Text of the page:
Gulf countries have always collaborated with each other and coordinated efforts to safeguard their common interests. Yet, such cooperation has, in most cases, been to prevent external threats such as foreign occupation or invasion, or to protect common interests such as grazing areas or the pearl industry.
This type of cooperation is akin to a deal between tribal leaders in the face of foreign threats and danger, and tends to quickly dissolve or disintegrate once the threat is eliminated.
For instance, in the 18th century, Arab tribes in the Oman peninsula united under the banner of Imam Nasser Bin Murshid to counter western occupation. Another example is how Arab leader Ali Kamal, who was displaced from his home village of Nakheloh, , defended his village along with a group of brave men against the Persian invasion of the Julfar coasts and the Sir Coast.
In 1740, the coast of southern Oman, which extends from Ras Al Hadd to Musandam, united under the banner of Imam Ahmad Bin Saeed.
Later, Shaikh Rahma Bin Mattar succeeded in establishing the Al Qasimi dynasty's rule in the Sir region. Although most of Oman's tribes were divided into two big factions — the Hinawi and the Ghafiri — they later united in the northern part of the Oman peninsula under two tribal alliances. The first was the alliance of Bani Yas under the leadership of Al Bu Falah with Abu Dhabi as its capital. The second was the Al Qawasim alliance under the leadership of Al Qawasim with Sharjah as its capital.
Later, the Al Qawasim alliance was divided into the shaikhdoms of Ajman, Umm Al Quwain, Ras Al Khaimah, Dubai and Fujairah.
In the 1960s, Britain announced its intention to withdraw from the Gulf region by 1971 prompting the Iranian regime to try spreading its sovereignty over some Arab territories.
This prompted the political leadership of the nine emirates — Qatar, Bahrain, Abu Dhabi, Dubai, Sharjah, Ras Al Khaimah, Ajman, Fujairah and Umm Al Quwain — to create a federal system between themselves to thwart Iran's plans.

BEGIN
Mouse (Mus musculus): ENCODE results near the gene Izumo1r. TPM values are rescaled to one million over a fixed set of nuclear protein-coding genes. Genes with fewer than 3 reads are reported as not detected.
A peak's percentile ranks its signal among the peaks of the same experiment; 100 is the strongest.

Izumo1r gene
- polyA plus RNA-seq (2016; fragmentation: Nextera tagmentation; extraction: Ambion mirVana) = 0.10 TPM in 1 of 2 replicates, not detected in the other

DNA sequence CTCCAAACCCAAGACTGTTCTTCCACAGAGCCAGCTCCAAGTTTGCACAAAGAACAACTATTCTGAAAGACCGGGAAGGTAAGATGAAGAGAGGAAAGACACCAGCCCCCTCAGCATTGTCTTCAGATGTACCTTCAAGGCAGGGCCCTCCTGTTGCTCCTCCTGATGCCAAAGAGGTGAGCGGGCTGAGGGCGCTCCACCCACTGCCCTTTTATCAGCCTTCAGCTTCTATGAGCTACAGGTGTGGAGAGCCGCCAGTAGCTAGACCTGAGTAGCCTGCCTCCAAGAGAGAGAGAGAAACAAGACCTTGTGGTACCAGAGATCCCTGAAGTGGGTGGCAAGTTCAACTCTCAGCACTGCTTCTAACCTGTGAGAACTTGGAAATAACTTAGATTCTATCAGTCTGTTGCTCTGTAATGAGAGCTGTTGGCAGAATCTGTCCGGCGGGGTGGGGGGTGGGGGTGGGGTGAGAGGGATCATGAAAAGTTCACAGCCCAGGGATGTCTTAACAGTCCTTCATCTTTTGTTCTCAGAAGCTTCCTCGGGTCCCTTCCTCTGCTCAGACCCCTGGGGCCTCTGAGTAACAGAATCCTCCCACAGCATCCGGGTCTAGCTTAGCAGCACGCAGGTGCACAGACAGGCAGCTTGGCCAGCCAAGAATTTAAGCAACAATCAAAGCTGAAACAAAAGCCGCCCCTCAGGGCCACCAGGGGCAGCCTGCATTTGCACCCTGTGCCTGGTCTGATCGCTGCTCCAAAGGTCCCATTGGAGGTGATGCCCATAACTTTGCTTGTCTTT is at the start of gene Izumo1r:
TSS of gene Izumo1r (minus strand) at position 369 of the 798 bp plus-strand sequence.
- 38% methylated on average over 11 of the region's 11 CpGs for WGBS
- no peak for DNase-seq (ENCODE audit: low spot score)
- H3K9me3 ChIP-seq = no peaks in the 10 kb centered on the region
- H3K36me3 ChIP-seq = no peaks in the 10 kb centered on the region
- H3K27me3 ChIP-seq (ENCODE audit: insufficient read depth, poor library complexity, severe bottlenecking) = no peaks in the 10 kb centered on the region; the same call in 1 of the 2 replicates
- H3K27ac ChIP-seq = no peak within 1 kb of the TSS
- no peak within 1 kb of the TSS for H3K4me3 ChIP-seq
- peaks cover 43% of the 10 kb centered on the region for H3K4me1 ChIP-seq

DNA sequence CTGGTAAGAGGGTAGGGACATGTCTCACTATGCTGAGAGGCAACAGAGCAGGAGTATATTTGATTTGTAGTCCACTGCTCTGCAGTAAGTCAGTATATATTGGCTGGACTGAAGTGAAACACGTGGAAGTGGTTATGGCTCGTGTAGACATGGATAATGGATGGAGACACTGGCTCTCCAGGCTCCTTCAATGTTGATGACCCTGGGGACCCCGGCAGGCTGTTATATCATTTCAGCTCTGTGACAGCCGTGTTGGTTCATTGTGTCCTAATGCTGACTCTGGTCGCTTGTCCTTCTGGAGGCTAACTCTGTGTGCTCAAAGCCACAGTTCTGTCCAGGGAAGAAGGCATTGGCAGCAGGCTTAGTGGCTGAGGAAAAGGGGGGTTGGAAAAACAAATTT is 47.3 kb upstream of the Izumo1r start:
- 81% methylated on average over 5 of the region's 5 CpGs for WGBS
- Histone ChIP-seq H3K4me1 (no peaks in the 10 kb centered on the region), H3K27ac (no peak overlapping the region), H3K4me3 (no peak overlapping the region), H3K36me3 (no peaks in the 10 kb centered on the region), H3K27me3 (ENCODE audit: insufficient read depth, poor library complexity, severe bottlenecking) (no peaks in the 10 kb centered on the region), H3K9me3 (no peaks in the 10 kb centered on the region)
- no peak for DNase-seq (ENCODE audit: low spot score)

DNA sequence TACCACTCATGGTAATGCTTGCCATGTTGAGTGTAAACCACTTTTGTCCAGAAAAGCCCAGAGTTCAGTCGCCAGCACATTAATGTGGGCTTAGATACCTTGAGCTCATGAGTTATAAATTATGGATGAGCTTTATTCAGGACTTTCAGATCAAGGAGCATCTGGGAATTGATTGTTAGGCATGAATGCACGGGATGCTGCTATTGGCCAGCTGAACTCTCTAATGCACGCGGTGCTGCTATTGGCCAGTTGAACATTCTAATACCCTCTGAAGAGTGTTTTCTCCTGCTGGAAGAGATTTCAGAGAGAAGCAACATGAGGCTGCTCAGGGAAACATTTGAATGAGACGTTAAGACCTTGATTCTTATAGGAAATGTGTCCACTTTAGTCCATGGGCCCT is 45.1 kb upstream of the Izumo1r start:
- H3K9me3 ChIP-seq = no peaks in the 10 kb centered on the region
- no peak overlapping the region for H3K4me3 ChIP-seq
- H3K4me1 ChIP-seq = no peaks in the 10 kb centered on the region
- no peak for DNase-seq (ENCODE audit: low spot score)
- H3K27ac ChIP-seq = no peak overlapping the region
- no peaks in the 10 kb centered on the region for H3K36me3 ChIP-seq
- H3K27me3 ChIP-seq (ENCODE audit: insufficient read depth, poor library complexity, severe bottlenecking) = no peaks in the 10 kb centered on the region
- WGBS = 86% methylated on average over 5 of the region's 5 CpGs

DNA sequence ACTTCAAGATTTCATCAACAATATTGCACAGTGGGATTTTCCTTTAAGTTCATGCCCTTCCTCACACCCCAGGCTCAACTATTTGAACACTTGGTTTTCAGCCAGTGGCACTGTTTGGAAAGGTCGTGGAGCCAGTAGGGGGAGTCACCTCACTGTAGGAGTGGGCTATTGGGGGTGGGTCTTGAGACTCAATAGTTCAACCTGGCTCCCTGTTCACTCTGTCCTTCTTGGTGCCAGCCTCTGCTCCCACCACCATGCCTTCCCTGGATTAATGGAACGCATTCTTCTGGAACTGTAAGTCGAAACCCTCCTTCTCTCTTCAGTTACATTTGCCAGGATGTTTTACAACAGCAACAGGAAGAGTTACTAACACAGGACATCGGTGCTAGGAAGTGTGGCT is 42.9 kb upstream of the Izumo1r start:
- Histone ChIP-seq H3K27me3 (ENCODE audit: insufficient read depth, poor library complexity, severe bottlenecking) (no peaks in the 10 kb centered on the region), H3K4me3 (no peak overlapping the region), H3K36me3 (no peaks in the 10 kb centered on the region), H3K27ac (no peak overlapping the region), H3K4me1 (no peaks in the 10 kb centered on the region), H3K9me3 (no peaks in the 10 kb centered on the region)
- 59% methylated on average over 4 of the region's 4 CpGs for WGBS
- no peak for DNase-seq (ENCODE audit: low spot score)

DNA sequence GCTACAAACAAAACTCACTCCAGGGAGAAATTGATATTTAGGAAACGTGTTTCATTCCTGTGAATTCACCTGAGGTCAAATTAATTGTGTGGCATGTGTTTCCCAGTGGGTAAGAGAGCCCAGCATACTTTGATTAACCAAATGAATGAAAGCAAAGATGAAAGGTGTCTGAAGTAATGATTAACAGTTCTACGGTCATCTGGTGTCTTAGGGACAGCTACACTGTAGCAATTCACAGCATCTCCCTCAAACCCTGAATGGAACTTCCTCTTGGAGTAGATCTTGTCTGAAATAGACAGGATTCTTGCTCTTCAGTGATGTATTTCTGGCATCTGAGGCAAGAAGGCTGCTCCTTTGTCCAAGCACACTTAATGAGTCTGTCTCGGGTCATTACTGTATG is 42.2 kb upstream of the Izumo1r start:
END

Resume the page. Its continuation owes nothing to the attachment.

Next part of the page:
In the early 1970s, however, the attempt to create a federation of nine emirates failed after Bahrain and Qatar announced their independence following the British withdrawal.
On December 2, 1971, the UAE federation was created. The emirate of Ras Al Khaimah joined the federation three months later, specifically after Iran occupied the UAE islands of Abu Mousa, the Greater Tunb and the Lesser Tunb.
In the early 1980s, the six Gulf nations, namely Saudi Arabia, UAE, Qatar, Kuwait, Oman and Bahrain announced the establishment of the Gulf Cooperation Council (GCC). The fact that the council comprises of countries that are similar in their political, economic and social composition adds elements of strength to the bloc.
Yet, this similarity may reflect negatively on the possibility of developing the GCC in four key areas, including sovereignty, political participation, public funds and accountability and control over government activities.
On sovereignty, any form of union between GCC countries will not be completely successful, except if its members abandon part of their sovereignty in favour of the whole federal entity. This is the reason why the GCC did not list union or unity as one of its aims at the time of its creation. None of its members were and are still not ready to place the interest of the new entity over that of their own.
Therefore, the concept of voluntary cooperation will not develop into more than what it is today. The political states comprising the GCC will remain units that enjoy independence determined by tribal values, which is far away from the aspirations of the GCC people who wish to have a union that is not based on the wishes of tribal heads and the interests of these tribes and families.
Regarding political participation, Gulf states, except Kuwait, have not yet evolved enough to have true political participation. This is because the decision of cooperation is subject to the tribal head's wish, not to a political will that supports or opposes it to ensure the rationalisation of the decision and its sustainability.
In this regard, the experience of the European Union (EU) stands as a live example of the political and public will. Hence, political participation guarantees the citizen's right as it constitutes political control over government activities.
With regard to public funds, any modern state is characterised by its good management of public money. It lays out regulations and guarantees that prevent waste or misappropriation.
Most GCC countries place public funds under the control of the supreme leader who spends or restricts spending upon his wish. Accordingly, the GCC members are not expected to abandon their right of control over their countries' wealth to the advantage of the federal entity.
The fourth point is accountability and control over government activities as a criterion that determines GCC progress.
Modern states are based on the principles of separation of powers, checks and balances, and accountability. These principles create institutions that are independent of the government. And this usually is a major concession by the ruler, as an individual, in favour of state sovereignty and supremacy of the law and constitutional institutions.
Thus, the progress of the GCC is subject to the existence of such constitutional authorities.
If GCC countries do not embrace those principles, their integration and development will remain conditional upon a looming danger or a serious threat to the political system in these countries.
Khalifa Rashid Al Shaali is a UAE writer.